The Cyber Intelligence Sharing And Protection Act (CISPA), otherwise known as the bigger, and nastier brother to both the SOPA and PIPA acts that got loudly smacked down after the Internet realized just how dangerous and ill-thought out they were.
The reaction to both SOPA and PIPA was swift and pronounced, but that only happened in what amounted to the last moments before Congress was set to vote. In contrast CISPA looks, by all accounts, to be facing smooth sailing as it heads towards a vote in both houses of Congress.
So why no real visible outrage, why no threats of shutting down popular websites in protest, why no letters to Congress from the founders of the Web that it endangers, why no calls from the big web and tech companies against it?
First we have to understand what exactly CISPA is all about, or at least a short form explanation.
In contrast to SOPA and PIPA which was primarily about so-called protection of intellectual property and copyright the proponents of CISPA are using the all encompassing, and fear-mongering, concept of cyberterrorism - sort of like the Patriot Act for the Internet.
The idea is that the government would be able to get any and all private information from companies like Facebook, Twitter, or any company that might have information about you without having to go through the courts – it would be open-ended sharing without any need of your consent or knowledge.
Every post about this that I’ve seen seems to have very few notes and generates very little interest. I’m not sure if it’s burnout or the fact that this bill won’t actually make certain content unavailable the way SOPA would have, but this bill is every bit, if not more dangerous.
Reddit user LastPriority has put together a nice resource for combating this bills as follows:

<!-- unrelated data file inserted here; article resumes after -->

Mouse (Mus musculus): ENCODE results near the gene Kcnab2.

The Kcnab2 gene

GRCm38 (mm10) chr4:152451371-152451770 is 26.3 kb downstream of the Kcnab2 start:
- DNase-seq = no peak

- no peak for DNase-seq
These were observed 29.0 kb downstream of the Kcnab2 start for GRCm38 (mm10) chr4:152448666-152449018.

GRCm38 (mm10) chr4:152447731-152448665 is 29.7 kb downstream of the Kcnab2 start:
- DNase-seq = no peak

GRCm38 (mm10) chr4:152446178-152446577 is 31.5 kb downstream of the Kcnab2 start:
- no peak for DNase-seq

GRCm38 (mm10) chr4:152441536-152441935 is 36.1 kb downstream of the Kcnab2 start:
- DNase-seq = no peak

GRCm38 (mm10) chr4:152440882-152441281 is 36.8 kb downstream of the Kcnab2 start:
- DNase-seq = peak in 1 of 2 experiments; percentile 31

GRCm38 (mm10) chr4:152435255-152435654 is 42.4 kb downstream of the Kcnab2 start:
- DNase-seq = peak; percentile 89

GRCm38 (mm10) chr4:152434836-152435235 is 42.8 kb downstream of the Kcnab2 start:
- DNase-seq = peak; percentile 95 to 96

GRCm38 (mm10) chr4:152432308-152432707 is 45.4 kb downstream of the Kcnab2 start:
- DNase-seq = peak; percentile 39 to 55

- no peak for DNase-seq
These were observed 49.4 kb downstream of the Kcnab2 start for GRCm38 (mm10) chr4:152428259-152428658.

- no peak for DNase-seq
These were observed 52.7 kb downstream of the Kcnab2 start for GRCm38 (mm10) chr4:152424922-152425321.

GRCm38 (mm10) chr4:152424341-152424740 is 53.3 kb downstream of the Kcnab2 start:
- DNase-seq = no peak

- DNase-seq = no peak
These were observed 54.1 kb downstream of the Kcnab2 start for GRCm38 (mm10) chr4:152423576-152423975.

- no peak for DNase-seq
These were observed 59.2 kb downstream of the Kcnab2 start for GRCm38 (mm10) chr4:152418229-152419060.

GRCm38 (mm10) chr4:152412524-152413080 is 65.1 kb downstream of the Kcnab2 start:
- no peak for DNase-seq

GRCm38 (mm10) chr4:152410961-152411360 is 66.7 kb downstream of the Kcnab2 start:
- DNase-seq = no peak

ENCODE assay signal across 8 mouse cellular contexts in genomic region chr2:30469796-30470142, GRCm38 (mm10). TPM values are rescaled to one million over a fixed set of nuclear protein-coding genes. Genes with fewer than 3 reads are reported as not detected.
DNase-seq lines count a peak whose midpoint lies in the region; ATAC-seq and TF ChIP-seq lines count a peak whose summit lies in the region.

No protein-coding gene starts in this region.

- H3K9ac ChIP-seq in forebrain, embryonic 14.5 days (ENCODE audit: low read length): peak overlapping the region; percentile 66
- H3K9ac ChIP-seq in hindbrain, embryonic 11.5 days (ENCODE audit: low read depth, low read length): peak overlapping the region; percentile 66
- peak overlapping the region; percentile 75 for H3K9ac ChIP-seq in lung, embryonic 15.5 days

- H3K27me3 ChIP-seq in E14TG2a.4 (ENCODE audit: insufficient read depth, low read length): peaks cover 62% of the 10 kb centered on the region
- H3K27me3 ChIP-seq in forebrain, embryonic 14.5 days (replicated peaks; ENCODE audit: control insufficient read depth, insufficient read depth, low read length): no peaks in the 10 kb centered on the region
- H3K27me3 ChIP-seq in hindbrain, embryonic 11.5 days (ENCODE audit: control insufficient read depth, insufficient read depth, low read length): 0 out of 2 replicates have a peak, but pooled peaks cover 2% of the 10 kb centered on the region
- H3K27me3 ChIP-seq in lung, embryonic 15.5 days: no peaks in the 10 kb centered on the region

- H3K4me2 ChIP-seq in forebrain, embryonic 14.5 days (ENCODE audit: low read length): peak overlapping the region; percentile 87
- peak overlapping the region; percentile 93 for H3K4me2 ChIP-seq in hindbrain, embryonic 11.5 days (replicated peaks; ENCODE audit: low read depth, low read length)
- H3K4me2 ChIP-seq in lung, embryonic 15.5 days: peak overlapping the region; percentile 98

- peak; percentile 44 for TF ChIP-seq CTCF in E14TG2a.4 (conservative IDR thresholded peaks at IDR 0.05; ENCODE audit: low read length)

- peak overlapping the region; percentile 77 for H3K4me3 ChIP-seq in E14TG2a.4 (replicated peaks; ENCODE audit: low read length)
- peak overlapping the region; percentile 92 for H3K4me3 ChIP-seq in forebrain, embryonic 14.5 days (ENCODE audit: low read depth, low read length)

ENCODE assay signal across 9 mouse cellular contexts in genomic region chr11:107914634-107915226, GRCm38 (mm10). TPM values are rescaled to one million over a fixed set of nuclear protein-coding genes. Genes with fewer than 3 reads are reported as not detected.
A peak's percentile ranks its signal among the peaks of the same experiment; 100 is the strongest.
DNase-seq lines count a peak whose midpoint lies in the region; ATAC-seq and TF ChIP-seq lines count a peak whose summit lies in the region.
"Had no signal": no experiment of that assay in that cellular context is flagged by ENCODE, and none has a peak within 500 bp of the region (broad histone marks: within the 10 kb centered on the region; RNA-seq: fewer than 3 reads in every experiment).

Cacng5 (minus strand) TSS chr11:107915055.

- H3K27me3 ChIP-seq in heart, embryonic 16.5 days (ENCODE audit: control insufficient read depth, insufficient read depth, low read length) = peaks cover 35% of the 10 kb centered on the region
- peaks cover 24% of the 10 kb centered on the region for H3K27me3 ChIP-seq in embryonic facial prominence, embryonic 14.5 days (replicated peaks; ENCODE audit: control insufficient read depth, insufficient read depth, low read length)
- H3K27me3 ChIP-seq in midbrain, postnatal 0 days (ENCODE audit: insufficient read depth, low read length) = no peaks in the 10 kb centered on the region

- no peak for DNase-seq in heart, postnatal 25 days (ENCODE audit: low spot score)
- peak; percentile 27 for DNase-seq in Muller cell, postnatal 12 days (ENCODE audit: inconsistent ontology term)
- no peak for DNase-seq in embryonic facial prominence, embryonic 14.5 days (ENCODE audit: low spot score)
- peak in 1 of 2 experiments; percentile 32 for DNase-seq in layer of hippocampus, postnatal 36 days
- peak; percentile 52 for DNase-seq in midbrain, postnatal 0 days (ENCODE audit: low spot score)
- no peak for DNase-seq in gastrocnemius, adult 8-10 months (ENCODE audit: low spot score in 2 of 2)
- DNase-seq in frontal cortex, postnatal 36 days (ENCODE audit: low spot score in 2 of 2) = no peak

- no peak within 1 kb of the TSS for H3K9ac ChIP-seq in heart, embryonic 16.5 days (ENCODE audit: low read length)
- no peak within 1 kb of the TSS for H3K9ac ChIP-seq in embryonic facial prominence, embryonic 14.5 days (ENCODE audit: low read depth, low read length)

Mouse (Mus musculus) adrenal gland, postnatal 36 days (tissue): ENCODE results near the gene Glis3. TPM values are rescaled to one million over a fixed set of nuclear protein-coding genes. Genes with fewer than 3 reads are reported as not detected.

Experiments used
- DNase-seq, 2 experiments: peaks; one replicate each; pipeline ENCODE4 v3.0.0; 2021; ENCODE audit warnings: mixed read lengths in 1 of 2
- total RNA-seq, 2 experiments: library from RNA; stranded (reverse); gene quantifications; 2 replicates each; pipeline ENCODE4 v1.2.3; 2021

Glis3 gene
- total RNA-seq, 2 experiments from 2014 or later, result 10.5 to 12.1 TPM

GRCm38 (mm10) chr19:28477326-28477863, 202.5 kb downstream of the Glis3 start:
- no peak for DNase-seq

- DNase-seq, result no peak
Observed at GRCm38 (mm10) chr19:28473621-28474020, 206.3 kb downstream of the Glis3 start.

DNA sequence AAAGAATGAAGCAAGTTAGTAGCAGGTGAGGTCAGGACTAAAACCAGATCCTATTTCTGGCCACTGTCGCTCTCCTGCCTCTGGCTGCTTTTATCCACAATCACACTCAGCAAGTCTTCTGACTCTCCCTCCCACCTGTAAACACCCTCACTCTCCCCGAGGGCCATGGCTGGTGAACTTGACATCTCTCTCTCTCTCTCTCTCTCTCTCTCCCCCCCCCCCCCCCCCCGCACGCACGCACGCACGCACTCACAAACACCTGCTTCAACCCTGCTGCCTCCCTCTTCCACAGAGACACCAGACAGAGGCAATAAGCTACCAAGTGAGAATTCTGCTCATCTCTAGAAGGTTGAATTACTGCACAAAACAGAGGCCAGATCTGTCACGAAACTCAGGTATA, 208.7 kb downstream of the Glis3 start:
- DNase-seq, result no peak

Step One. Sign this petition. Make sure to Share on Twitter and Facebook. Avaaz Petition. Link
Step Two Call your representative. One of these methods. EFF Message your representative or Call your congressional representatives and urge them to vote against CISPA or Contact Congress
You can also send him a personal email Zip code for MI 8th district is: 48346
Step Four Appeal directly to the president. He already does not approve of the bill. Let’s make sure we say we agree. We the people petition. LINK
Step Five Make note of these companies. Here is a list of companies. It is big though. link
More Extra Credit Tweeting @barakobama with something like this: Commit to a veto on CISPA or lose my vote. #CISPA #StopCISPA #Obama2012
Share this Great Image Explanation and
Youtube video. Link
News on CISPA
An onrush of condemnation and criticism kept the SOPA and PIPA acts from passing earlier this year, but US lawmakers have already authored another authoritarian bill that could give them free reign to creep the Web in the name of cybersecurity.
As congressmen in Washington consider how to handle the ongoing issue of cyberattacks, some legislators have lent their support to a new act that, if passed, would let the government pry into the personal correspondence of anyone of their choosing.
H.R. 3523, a piece of legislation dubbed the Cyber Intelligence Sharing and Protection Act (or CISPA for short), has been created under the guise of being a necessary implement in America’s war against cyberattacks. But the vague verbiage contained within the pages of the paper could allow Congress to circumvent existing exemptions to online privacy laws and essentially monitor, censor and stop any online communication that it considers disruptive to the government or private parties.